Has FIFA reduced its corruption risks? Lessons learned from a reform attempt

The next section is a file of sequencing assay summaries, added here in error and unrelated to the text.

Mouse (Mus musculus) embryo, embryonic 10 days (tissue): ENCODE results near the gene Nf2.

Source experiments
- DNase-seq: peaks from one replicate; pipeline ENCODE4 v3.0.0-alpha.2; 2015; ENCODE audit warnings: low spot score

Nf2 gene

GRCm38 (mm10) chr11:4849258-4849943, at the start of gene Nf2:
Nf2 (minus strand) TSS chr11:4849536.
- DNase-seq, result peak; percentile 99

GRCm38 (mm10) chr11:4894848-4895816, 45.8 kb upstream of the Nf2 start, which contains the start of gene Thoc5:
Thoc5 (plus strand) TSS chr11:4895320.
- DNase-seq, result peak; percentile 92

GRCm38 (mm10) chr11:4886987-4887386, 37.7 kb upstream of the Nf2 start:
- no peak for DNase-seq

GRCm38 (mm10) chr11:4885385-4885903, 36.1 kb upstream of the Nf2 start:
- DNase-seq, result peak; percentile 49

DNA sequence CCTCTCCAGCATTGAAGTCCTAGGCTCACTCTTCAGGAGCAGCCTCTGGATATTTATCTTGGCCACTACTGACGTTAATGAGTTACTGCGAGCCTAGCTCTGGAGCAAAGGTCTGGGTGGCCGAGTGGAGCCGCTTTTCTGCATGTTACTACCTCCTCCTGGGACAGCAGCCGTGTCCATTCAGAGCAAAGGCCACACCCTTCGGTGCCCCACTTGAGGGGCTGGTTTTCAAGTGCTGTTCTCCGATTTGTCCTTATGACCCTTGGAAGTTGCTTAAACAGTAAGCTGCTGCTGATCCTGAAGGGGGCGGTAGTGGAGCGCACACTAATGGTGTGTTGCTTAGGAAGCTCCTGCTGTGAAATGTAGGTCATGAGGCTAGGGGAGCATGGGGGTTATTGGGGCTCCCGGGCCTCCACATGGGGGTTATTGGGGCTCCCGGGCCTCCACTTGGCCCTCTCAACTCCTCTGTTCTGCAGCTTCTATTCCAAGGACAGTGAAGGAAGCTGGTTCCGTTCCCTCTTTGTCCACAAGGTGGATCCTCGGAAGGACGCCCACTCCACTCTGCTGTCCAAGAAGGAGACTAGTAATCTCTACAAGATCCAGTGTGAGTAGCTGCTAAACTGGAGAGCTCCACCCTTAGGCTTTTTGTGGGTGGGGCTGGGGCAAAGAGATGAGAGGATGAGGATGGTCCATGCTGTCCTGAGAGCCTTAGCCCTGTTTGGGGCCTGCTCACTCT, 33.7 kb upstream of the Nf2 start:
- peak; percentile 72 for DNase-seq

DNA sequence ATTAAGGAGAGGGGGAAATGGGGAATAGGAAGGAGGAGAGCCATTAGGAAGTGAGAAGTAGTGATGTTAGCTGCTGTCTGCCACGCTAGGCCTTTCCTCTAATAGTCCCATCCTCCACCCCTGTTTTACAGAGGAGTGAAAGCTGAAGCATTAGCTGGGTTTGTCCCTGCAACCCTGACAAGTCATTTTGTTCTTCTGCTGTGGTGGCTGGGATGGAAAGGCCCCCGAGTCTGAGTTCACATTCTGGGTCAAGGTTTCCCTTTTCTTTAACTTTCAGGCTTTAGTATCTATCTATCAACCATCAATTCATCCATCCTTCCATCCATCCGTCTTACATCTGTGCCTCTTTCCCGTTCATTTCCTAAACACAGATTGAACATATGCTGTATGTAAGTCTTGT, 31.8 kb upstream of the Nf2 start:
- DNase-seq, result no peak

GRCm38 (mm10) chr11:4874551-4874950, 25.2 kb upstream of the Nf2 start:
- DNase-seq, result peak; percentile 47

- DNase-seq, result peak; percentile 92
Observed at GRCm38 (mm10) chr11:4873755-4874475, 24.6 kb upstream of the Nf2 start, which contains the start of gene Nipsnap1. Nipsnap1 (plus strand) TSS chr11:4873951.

The field of sports governance is relatively new and underresearched. While research exists on the accountability of international organizations and the control of corruption at national level, there is little on the link between the two specifically in regards to international organizations. This paper addresses this gap by jointly using Grant and Keohane’s ‘Seven Mechanisms of Accountabi- lity in World Politics’ to evaluate FIFA’s accountability and Mungiu-Pippidi’s equilibrium model to evaluate the organization’s control of corruption. The policy recommendations are presented in the form of three scenarios, varying by intensity of intervention, to conclude that changing a large organization practically free from formal accountability mechanisms needs far more radical refor- ms than the ones already undertaken to be significant. For FIFA to fix its corrupt culture, it needs far stronger accountability mechanisms in place to control corruption1.